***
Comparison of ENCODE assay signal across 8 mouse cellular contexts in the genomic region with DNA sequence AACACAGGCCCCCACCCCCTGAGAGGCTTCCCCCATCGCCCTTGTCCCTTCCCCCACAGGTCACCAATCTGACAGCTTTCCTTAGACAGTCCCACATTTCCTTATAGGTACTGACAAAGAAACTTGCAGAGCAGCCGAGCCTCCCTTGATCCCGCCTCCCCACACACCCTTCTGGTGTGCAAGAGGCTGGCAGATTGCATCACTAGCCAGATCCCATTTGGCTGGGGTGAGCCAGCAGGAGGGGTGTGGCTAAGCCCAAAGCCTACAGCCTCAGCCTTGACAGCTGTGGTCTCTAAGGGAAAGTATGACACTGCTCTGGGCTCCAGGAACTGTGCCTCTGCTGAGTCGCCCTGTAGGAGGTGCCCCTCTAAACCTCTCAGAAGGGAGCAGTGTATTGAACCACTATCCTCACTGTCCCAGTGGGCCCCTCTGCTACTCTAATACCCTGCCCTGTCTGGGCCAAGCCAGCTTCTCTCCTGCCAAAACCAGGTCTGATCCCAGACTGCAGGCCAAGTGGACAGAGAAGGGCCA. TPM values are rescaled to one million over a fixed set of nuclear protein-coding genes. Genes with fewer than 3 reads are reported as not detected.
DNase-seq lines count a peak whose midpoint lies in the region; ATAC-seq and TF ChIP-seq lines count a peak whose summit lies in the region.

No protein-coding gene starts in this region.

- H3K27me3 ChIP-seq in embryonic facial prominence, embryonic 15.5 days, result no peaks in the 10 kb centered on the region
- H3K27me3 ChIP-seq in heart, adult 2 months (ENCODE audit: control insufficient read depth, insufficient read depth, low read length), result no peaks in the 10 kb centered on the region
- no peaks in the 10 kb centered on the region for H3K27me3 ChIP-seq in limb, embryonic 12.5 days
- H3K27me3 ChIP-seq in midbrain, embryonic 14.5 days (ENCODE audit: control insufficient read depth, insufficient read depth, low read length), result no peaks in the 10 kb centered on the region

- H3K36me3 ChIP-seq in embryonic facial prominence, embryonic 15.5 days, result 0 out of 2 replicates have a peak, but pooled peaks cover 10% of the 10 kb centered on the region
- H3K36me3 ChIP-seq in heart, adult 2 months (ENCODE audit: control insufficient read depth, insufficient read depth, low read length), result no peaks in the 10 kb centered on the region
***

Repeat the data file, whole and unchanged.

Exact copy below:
Comparison of ENCODE assay signal across 8 mouse cellular contexts in the genomic region with DNA sequence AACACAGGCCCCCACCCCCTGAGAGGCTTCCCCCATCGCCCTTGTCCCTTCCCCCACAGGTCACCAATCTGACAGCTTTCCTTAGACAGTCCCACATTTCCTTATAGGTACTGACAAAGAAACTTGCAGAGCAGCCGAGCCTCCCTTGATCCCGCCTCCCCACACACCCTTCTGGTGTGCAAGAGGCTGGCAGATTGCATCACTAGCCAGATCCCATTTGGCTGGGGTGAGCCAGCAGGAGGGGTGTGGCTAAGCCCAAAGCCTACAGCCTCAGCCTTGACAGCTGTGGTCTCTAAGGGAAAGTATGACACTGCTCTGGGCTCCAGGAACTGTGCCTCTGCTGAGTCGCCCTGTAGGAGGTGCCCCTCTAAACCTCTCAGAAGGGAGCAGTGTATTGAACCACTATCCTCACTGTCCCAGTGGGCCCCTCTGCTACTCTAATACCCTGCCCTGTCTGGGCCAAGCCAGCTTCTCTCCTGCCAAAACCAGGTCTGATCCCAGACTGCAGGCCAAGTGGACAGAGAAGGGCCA. TPM values are rescaled to one million over a fixed set of nuclear protein-coding genes. Genes with fewer than 3 reads are reported as not detected.
DNase-seq lines count a peak whose midpoint lies in the region; ATAC-seq and TF ChIP-seq lines count a peak whose summit lies in the region.

No protein-coding gene starts in this region.

- H3K27me3 ChIP-seq in embryonic facial prominence, embryonic 15.5 days, result no peaks in the 10 kb centered on the region
- H3K27me3 ChIP-seq in heart, adult 2 months (ENCODE audit: control insufficient read depth, insufficient read depth, low read length), result no peaks in the 10 kb centered on the region
- no peaks in the 10 kb centered on the region for H3K27me3 ChIP-seq in limb, embryonic 12.5 days
- H3K27me3 ChIP-seq in midbrain, embryonic 14.5 days (ENCODE audit: control insufficient read depth, insufficient read depth, low read length), result no peaks in the 10 kb centered on the region

- H3K36me3 ChIP-seq in embryonic facial prominence, embryonic 15.5 days, result 0 out of 2 replicates have a peak, but pooled peaks cover 10% of the 10 kb centered on the region
- H3K36me3 ChIP-seq in heart, adult 2 months (ENCODE audit: control insufficient read depth, insufficient read depth, low read length), result no peaks in the 10 kb centered on the region